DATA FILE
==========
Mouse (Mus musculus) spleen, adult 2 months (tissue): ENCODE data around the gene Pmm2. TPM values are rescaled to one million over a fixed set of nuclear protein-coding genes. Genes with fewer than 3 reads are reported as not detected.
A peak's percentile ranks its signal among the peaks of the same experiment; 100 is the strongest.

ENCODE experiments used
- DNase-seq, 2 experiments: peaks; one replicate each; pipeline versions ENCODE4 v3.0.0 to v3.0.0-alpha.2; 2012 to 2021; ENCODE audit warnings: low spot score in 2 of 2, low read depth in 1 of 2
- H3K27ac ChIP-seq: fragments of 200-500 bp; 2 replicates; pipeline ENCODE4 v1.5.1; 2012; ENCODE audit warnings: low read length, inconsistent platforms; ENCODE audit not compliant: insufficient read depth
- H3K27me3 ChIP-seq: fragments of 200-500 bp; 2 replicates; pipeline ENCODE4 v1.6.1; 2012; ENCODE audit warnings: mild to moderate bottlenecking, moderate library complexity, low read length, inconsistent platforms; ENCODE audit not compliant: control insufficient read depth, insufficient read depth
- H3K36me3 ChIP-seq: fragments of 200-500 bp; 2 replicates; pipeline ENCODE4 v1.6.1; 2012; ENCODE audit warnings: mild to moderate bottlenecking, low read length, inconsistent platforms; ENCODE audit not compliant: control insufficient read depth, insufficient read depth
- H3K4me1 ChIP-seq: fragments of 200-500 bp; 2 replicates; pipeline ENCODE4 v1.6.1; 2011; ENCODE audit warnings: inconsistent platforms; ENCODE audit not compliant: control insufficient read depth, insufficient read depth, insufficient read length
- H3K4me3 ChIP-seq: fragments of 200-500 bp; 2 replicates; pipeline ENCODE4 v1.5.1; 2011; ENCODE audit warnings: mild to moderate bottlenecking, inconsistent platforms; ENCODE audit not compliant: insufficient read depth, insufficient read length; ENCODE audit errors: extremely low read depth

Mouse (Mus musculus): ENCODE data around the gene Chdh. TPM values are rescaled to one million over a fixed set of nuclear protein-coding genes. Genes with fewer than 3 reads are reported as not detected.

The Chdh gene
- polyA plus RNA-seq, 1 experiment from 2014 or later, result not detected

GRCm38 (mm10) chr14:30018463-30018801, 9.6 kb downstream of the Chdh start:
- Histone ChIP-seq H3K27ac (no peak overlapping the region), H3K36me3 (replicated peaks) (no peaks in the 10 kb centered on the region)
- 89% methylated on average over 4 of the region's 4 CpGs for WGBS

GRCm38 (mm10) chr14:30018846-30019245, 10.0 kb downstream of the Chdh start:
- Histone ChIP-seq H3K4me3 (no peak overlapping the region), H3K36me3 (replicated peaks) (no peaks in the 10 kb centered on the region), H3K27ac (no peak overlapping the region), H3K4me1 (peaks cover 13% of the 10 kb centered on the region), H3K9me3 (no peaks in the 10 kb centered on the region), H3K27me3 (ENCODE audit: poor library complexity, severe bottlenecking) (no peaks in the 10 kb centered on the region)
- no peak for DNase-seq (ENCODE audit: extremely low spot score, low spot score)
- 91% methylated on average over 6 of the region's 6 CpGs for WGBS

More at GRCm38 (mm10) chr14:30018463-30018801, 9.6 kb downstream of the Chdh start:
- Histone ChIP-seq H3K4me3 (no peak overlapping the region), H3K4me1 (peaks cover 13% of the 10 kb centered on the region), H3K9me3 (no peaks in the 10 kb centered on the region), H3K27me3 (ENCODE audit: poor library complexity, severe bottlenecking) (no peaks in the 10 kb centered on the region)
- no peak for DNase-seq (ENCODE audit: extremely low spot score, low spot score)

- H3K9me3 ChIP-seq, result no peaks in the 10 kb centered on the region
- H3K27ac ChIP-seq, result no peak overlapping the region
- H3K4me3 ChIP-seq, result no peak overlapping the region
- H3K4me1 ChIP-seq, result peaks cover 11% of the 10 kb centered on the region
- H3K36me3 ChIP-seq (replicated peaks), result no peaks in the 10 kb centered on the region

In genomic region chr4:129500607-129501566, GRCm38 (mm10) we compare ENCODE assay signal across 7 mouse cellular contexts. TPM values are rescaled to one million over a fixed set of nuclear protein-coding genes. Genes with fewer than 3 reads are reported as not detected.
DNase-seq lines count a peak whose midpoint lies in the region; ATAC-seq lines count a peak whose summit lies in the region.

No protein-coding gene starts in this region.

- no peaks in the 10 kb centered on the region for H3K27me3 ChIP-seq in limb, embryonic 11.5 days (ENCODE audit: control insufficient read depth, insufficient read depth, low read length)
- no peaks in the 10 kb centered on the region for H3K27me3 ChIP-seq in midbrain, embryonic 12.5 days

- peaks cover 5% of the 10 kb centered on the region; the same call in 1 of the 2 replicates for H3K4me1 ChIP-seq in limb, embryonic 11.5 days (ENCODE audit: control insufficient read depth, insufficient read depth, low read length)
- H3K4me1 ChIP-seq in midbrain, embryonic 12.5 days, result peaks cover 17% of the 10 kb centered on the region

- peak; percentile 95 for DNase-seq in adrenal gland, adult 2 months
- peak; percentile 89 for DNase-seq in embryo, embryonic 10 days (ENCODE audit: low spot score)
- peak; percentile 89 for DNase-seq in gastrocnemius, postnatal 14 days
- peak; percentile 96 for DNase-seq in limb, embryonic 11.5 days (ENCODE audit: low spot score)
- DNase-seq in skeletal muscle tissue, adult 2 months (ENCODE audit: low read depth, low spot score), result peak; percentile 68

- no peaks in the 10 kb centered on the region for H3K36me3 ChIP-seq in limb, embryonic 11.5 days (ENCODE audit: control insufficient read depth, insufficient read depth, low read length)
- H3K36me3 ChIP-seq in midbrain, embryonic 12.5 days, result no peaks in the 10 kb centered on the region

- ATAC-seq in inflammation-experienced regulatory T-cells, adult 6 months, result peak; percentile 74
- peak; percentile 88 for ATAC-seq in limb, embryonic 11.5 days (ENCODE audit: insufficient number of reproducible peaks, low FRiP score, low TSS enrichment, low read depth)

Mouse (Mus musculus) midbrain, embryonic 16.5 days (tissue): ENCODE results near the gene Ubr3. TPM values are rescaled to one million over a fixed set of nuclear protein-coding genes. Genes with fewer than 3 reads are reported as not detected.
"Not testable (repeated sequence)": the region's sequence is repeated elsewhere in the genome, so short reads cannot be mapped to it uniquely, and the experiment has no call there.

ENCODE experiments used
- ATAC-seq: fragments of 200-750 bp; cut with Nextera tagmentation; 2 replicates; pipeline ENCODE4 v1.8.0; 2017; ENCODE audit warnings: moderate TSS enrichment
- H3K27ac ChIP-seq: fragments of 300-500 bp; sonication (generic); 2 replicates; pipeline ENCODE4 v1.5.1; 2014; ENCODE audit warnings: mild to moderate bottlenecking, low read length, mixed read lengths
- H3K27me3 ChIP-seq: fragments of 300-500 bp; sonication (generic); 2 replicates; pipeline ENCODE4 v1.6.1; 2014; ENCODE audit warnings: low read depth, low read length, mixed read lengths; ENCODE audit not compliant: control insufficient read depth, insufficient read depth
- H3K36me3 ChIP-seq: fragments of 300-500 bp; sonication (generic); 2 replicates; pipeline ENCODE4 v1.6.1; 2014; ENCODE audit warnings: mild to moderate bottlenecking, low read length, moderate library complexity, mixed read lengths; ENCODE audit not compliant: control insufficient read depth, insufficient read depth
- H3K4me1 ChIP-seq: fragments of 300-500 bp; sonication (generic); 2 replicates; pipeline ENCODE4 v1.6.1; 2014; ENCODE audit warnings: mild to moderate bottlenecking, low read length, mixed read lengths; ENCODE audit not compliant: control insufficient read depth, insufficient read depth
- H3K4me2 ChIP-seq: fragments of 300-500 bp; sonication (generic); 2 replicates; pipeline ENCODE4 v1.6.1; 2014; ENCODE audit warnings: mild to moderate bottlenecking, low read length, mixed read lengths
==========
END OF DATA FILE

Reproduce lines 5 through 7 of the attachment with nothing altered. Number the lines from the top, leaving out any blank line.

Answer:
- H3K27ac ChIP-seq: fragments of 200-500 bp; 2 replicates; pipeline ENCODE4 v1.5.1; 2012; ENCODE audit warnings: low read length, inconsistent platforms; ENCODE audit not compliant: insufficient read depth
- H3K27me3 ChIP-seq: fragments of 200-500 bp; 2 replicates; pipeline ENCODE4 v1.6.1; 2012; ENCODE audit warnings: mild to moderate bottlenecking, moderate library complexity, low read length, inconsistent platforms; ENCODE audit not compliant: control insufficient read depth, insufficient read depth
- H3K36me3 ChIP-seq: fragments of 200-500 bp; 2 replicates; pipeline ENCODE4 v1.6.1; 2012; ENCODE audit warnings: mild to moderate bottlenecking, low read length, inconsistent platforms; ENCODE audit not compliant: control insufficient read depth, insufficient read depth